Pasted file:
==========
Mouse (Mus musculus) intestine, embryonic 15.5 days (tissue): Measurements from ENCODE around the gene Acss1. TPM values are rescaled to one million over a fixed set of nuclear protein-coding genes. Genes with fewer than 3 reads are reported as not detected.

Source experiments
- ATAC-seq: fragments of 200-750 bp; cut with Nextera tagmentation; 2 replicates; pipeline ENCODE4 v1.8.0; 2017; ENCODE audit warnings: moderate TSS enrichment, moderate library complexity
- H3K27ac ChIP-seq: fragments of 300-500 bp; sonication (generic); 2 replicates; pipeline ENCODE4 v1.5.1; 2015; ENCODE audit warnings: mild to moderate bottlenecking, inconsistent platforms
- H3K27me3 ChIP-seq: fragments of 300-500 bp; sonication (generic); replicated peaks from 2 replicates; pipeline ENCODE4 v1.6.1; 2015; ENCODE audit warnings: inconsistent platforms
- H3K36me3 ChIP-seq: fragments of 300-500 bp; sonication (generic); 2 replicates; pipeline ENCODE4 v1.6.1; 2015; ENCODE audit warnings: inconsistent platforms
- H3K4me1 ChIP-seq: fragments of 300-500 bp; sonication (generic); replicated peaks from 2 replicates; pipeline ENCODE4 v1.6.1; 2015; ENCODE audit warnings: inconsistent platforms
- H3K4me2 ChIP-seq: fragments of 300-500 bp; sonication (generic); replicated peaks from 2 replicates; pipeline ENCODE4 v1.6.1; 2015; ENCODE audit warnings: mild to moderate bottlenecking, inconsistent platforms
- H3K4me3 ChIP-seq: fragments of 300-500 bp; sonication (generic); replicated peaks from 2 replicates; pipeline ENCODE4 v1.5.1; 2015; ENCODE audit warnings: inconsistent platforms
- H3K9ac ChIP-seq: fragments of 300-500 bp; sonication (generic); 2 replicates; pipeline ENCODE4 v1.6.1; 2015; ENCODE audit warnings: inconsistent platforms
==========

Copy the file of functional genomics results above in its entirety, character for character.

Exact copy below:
Mouse (Mus musculus) intestine, embryonic 15.5 days (tissue): Measurements from ENCODE around the gene Acss1. TPM values are rescaled to one million over a fixed set of nuclear protein-coding genes. Genes with fewer than 3 reads are reported as not detected.

Source experiments
- ATAC-seq: fragments of 200-750 bp; cut with Nextera tagmentation; 2 replicates; pipeline ENCODE4 v1.8.0; 2017; ENCODE audit warnings: moderate TSS enrichment, moderate library complexity
- H3K27ac ChIP-seq: fragments of 300-500 bp; sonication (generic); 2 replicates; pipeline ENCODE4 v1.5.1; 2015; ENCODE audit warnings: mild to moderate bottlenecking, inconsistent platforms
- H3K27me3 ChIP-seq: fragments of 300-500 bp; sonication (generic); replicated peaks from 2 replicates; pipeline ENCODE4 v1.6.1; 2015; ENCODE audit warnings: inconsistent platforms
- H3K36me3 ChIP-seq: fragments of 300-500 bp; sonication (generic); 2 replicates; pipeline ENCODE4 v1.6.1; 2015; ENCODE audit warnings: inconsistent platforms
- H3K4me1 ChIP-seq: fragments of 300-500 bp; sonication (generic); replicated peaks from 2 replicates; pipeline ENCODE4 v1.6.1; 2015; ENCODE audit warnings: inconsistent platforms
- H3K4me2 ChIP-seq: fragments of 300-500 bp; sonication (generic); replicated peaks from 2 replicates; pipeline ENCODE4 v1.6.1; 2015; ENCODE audit warnings: mild to moderate bottlenecking, inconsistent platforms
- H3K4me3 ChIP-seq: fragments of 300-500 bp; sonication (generic); replicated peaks from 2 replicates; pipeline ENCODE4 v1.5.1; 2015; ENCODE audit warnings: inconsistent platforms
- H3K9ac ChIP-seq: fragments of 300-500 bp; sonication (generic); 2 replicates; pipeline ENCODE4 v1.6.1; 2015; ENCODE audit warnings: inconsistent platforms